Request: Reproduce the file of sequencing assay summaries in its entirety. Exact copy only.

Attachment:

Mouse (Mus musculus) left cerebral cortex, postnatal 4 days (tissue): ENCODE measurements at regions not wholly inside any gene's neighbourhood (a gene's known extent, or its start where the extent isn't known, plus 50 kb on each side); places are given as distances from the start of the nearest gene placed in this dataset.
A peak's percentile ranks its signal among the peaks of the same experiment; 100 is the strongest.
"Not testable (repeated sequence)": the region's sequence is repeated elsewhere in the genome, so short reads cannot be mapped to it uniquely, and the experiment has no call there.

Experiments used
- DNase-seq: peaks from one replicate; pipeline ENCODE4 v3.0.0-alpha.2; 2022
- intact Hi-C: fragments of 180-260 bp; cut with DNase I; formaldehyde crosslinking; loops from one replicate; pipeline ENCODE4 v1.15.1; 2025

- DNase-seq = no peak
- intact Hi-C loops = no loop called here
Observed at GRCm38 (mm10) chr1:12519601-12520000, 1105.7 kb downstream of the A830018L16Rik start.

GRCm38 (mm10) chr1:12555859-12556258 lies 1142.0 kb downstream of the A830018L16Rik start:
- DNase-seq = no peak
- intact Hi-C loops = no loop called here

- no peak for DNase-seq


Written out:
Mouse (Mus musculus) left cerebral cortex, postnatal 4 days (tissue): ENCODE measurements at regions not wholly inside any gene's neighbourhood (a gene's known extent, or its start where the extent isn't known, plus 50 kb on each side); places are given as distances from the start of the nearest gene placed in this dataset.
A peak's percentile ranks its signal among the peaks of the same experiment; 100 is the strongest.
"Not testable (repeated sequence)": the region's sequence is repeated elsewhere in the genome, so short reads cannot be mapped to it uniquely, and the experiment has no call there.

Experiments used
- DNase-seq: peaks from one replicate; pipeline ENCODE4 v3.0.0-alpha.2; 2022
- intact Hi-C: fragments of 180-260 bp; cut with DNase I; formaldehyde crosslinking; loops from one replicate; pipeline ENCODE4 v1.15.1; 2025

- DNase-seq = no peak
- intact Hi-C loops = no loop called here
Observed at GRCm38 (mm10) chr1:12519601-12520000, 1105.7 kb downstream of the A830018L16Rik start.

GRCm38 (mm10) chr1:12555859-12556258 lies 1142.0 kb downstream of the A830018L16Rik start:
- DNase-seq = no peak
- intact Hi-C loops = no loop called here

- no peak for DNase-seq